A number of government officials, pundits and data modelers believe the worst is behind us. They may be profoundly mistaken.
Rapid rollback disaster
If all public health measures were immediately lifted, the pandemic could reignite with full fury. At this point, there is no vaccine. There are no effective drugs. Testing is still woefully inadequate. And the vast majority of people are still completely susceptible to infection.
Alternatively, if public health measures were slowly lifted, it could lead to a slow-motion pandemic in which the health system would no longer be in peril of being overwhelmed.
If the only deaths that are prevented are the excess deaths from an overwhelmed health care system, the result would still be tragic.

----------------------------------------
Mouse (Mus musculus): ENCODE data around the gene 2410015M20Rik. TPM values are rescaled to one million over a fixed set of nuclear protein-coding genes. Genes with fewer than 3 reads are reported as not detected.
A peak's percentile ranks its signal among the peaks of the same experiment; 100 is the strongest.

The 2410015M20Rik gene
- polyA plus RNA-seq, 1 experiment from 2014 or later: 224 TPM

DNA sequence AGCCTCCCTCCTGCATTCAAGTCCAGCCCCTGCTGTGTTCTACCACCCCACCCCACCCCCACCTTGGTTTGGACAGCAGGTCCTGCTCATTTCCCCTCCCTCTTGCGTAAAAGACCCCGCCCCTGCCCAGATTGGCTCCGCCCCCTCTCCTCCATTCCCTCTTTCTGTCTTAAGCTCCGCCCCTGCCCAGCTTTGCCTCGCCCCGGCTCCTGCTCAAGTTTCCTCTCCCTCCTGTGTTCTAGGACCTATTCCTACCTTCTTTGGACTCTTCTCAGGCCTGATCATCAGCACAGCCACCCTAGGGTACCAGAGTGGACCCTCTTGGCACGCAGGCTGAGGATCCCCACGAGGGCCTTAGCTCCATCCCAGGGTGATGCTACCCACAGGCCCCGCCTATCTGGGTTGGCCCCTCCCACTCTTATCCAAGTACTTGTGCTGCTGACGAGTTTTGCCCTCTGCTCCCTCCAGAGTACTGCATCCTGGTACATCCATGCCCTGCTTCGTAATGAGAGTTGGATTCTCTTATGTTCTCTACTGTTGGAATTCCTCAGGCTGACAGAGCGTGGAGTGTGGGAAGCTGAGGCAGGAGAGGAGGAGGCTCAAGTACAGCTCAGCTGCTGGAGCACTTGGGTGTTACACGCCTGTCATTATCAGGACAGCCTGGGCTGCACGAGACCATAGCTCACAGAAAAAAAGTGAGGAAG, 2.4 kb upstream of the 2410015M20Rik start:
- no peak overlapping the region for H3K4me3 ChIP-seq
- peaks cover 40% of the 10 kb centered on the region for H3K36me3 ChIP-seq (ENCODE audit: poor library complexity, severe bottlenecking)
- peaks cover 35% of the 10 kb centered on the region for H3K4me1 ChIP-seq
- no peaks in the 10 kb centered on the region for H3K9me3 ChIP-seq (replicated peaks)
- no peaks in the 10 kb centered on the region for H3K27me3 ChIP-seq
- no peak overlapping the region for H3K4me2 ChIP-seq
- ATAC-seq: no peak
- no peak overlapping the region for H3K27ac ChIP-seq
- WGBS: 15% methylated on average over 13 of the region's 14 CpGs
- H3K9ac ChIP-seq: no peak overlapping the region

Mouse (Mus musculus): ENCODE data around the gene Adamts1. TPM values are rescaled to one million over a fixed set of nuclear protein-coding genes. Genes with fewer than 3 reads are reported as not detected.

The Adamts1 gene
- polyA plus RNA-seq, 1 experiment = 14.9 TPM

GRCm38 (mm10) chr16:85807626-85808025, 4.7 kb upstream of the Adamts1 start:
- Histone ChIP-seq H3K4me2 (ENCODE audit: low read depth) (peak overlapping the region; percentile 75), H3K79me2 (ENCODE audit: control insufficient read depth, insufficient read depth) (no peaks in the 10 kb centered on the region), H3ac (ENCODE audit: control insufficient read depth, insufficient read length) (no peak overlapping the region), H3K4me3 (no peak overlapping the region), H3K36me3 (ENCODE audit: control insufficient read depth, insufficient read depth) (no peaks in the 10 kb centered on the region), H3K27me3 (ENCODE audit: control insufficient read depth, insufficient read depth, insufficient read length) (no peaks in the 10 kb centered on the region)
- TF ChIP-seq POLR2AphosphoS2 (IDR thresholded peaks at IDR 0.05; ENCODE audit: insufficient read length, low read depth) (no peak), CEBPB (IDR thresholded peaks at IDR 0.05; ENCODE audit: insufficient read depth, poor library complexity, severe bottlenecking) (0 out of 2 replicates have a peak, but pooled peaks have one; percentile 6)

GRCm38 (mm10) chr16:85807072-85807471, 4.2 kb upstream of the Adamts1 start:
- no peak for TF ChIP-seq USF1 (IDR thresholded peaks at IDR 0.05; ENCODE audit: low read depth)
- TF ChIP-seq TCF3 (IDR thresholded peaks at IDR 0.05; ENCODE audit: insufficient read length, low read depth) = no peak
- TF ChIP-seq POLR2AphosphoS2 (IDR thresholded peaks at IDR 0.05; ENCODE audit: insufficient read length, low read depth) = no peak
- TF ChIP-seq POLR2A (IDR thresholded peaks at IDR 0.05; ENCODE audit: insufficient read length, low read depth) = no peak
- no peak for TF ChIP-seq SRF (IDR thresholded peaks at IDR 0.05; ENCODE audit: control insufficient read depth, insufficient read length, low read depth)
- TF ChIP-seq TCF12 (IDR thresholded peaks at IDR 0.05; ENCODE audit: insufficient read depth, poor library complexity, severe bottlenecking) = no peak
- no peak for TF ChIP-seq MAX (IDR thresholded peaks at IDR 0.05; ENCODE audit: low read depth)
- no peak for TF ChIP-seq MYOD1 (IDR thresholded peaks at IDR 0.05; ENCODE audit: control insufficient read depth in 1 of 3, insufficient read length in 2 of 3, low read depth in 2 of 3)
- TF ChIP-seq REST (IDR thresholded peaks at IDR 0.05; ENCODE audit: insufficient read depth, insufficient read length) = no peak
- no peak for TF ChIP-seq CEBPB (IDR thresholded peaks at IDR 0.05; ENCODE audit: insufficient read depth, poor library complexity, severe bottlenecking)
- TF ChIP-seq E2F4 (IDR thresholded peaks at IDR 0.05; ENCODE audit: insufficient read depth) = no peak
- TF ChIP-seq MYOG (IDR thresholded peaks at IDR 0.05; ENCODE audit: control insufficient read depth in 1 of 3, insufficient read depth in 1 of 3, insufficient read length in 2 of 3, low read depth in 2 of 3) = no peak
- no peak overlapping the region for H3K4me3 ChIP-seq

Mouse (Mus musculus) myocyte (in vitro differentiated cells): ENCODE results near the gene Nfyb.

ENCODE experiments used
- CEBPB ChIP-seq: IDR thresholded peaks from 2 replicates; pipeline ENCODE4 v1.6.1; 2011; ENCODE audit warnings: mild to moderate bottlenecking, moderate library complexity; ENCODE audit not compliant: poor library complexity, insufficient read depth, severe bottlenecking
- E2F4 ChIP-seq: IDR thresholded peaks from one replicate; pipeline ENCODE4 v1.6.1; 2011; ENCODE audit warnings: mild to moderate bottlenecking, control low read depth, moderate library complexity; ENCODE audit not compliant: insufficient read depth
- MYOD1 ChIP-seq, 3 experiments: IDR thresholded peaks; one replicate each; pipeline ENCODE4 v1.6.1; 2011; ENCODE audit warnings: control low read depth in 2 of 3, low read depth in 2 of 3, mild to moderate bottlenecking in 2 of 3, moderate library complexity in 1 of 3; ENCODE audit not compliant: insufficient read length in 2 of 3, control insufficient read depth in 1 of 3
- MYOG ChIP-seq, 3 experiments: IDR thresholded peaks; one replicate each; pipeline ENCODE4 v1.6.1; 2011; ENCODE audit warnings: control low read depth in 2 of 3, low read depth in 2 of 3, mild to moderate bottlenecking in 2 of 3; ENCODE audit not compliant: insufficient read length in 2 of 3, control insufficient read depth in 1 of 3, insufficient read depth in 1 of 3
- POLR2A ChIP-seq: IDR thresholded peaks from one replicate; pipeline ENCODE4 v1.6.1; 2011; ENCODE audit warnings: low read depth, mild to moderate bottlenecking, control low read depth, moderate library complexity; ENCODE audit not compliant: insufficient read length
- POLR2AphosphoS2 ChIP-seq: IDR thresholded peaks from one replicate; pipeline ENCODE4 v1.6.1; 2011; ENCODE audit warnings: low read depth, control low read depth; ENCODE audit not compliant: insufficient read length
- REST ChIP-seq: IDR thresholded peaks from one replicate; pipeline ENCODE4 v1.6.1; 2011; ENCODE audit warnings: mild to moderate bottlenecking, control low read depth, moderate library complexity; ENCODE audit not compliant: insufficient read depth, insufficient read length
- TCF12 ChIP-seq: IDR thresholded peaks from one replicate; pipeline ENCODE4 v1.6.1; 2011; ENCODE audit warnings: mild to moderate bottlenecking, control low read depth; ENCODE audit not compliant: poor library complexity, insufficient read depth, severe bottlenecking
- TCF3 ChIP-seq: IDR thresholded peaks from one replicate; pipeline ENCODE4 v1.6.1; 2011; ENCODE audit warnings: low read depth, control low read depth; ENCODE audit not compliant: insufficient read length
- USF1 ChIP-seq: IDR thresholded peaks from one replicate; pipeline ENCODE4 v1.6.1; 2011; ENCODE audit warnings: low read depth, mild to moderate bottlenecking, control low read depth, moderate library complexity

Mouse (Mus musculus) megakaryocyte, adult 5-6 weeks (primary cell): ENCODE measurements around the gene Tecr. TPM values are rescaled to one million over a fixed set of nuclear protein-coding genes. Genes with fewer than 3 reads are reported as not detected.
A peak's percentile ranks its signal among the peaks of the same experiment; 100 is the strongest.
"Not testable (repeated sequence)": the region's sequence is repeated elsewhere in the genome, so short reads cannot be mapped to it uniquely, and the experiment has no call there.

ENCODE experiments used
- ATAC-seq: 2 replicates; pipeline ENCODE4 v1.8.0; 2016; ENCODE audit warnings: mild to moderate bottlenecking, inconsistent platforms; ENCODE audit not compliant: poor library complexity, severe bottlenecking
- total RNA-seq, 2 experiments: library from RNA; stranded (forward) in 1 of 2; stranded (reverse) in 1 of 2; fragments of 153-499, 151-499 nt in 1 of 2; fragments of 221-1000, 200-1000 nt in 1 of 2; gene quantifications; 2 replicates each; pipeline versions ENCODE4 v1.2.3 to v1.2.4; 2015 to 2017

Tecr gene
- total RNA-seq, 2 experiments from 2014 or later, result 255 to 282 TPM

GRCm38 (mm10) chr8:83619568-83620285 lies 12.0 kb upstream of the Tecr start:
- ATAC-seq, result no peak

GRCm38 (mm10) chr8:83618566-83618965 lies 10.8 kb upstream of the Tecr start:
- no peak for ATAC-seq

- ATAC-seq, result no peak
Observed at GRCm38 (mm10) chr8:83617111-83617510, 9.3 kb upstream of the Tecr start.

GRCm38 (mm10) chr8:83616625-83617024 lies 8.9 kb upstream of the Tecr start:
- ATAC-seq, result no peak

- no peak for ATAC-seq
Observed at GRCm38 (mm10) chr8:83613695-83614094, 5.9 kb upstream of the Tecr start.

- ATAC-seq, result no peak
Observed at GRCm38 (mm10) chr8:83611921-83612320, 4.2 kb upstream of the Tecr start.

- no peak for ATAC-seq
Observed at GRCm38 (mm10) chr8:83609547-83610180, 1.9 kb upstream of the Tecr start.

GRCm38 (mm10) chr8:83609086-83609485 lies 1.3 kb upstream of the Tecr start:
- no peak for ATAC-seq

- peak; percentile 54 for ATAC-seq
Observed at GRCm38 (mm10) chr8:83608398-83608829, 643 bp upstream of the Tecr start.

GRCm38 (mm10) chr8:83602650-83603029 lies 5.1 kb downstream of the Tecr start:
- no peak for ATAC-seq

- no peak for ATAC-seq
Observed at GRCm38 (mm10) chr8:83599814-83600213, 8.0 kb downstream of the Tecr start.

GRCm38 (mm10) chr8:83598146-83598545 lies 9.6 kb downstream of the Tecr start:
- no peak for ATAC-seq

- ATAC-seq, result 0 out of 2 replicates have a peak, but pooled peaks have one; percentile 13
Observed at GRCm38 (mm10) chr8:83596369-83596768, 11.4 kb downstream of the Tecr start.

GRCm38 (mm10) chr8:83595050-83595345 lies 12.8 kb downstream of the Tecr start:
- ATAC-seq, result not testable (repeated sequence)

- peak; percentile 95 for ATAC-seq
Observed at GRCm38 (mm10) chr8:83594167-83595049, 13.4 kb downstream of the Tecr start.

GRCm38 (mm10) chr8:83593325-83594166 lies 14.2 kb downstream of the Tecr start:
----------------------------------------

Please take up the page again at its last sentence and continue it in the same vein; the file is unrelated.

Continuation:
Unfortunately, in this second scenario, nearly everyone at risk who was at increased risk before would still be at risk: older individuals, those with underlying health conditions, those living in communal situations, minorities, the impoverished, the unhoused, and those attending large events.
Individuals at risk need to be protected both as a moral imperative and as a way of stopping the further spread of the virus and the ongoing impact that will have on everyone.